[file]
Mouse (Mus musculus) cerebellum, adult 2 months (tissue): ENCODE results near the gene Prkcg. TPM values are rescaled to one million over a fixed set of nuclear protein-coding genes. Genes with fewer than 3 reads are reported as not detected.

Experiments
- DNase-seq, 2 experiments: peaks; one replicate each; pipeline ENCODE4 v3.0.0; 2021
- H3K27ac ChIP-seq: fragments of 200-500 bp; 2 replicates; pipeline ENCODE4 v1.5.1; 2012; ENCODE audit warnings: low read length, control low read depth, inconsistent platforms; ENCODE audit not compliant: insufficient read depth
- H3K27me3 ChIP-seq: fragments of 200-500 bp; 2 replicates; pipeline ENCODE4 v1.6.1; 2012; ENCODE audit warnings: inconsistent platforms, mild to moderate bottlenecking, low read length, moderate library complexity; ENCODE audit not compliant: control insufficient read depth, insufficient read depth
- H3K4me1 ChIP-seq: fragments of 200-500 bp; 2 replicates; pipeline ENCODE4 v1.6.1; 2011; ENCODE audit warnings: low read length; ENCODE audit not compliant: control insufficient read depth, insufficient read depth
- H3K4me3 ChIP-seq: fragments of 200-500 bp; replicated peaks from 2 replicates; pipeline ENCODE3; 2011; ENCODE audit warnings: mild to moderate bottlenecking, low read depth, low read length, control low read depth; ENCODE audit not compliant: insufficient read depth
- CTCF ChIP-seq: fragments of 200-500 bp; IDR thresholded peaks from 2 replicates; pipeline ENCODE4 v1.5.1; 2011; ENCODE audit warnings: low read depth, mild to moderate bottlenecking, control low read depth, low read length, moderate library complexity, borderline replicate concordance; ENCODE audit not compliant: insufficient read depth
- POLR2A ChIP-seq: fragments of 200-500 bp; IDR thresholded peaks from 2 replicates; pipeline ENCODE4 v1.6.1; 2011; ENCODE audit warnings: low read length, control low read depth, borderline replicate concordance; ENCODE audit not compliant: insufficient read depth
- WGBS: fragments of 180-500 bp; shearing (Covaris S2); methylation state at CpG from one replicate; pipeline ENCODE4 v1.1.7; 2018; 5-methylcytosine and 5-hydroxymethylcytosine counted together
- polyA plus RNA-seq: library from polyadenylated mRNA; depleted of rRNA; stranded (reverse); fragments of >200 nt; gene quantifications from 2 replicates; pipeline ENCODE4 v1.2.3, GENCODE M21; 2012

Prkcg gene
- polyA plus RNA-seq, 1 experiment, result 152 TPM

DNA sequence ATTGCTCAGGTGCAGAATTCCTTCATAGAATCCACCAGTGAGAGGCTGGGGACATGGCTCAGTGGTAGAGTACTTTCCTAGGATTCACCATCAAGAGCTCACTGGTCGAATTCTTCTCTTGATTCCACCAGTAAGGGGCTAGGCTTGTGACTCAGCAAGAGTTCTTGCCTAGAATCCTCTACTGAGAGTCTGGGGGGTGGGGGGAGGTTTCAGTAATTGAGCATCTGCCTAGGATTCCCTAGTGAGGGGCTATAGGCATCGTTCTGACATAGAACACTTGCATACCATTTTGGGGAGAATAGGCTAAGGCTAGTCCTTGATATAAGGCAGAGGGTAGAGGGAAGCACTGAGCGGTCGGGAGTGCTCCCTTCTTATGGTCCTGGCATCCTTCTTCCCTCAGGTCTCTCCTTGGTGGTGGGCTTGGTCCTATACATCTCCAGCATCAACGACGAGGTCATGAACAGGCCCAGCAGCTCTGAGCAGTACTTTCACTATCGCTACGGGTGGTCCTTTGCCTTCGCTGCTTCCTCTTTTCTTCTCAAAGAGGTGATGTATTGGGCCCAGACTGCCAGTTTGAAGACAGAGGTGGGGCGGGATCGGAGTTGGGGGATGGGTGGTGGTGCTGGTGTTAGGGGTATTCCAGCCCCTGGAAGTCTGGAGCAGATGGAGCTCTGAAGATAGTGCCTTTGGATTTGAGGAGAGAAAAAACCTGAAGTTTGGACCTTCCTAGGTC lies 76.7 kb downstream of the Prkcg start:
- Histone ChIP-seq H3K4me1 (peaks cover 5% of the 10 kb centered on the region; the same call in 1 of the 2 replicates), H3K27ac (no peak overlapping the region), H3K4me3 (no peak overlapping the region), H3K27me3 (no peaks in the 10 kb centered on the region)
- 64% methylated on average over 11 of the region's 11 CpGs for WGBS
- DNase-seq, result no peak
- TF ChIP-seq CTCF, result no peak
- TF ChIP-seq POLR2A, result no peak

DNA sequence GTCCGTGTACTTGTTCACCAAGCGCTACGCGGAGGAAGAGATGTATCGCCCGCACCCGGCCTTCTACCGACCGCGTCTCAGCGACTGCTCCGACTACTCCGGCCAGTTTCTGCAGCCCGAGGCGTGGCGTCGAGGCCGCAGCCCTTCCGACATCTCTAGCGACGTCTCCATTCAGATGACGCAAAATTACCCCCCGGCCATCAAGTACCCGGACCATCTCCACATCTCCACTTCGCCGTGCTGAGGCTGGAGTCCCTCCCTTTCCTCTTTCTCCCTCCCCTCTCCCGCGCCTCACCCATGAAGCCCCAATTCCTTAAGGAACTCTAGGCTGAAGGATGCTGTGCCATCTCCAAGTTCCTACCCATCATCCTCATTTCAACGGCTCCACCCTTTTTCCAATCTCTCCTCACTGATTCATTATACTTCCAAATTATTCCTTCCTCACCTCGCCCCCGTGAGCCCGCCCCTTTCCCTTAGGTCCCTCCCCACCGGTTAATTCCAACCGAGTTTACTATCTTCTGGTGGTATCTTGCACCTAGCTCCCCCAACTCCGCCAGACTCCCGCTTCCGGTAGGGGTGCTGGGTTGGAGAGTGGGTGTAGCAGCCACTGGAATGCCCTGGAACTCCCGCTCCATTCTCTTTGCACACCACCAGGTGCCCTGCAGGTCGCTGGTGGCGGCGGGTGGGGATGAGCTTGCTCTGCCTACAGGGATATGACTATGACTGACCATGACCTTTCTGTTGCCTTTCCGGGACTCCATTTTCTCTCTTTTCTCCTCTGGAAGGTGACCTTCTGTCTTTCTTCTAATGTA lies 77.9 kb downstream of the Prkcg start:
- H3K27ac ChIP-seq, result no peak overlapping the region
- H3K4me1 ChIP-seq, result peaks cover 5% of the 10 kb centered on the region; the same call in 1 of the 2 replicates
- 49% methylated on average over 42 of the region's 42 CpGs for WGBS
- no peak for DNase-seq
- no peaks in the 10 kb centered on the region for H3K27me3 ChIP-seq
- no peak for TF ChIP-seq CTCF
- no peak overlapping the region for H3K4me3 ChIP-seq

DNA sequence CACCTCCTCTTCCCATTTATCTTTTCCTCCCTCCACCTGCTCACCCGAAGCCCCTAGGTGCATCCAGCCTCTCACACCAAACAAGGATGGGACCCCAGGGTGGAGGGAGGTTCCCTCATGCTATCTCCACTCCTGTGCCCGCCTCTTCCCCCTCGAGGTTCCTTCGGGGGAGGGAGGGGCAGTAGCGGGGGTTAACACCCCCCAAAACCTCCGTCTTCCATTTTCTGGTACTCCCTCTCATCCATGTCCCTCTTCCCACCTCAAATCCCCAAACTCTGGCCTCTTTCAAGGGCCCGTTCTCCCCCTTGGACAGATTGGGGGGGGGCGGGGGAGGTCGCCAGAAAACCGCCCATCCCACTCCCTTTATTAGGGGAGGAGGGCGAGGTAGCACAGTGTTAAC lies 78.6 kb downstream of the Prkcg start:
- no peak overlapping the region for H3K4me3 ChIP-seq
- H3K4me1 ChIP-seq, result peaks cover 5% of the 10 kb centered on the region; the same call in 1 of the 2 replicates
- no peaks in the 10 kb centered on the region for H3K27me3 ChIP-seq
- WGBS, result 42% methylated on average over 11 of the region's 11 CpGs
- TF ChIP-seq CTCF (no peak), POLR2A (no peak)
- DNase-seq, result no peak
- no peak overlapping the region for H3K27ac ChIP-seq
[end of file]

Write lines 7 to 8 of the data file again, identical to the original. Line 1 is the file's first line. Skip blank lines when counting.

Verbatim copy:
- H3K4me3 ChIP-seq: fragments of 200-500 bp; replicated peaks from 2 replicates; pipeline ENCODE3; 2011; ENCODE audit warnings: mild to moderate bottlenecking, low read depth, low read length, control low read depth; ENCODE audit not compliant: insufficient read depth
- CTCF ChIP-seq: fragments of 200-500 bp; IDR thresholded peaks from 2 replicates; pipeline ENCODE4 v1.5.1; 2011; ENCODE audit warnings: low read depth, mild to moderate bottlenecking, control low read depth, low read length, moderate library complexity, borderline replicate concordance; ENCODE audit not compliant: insufficient read depth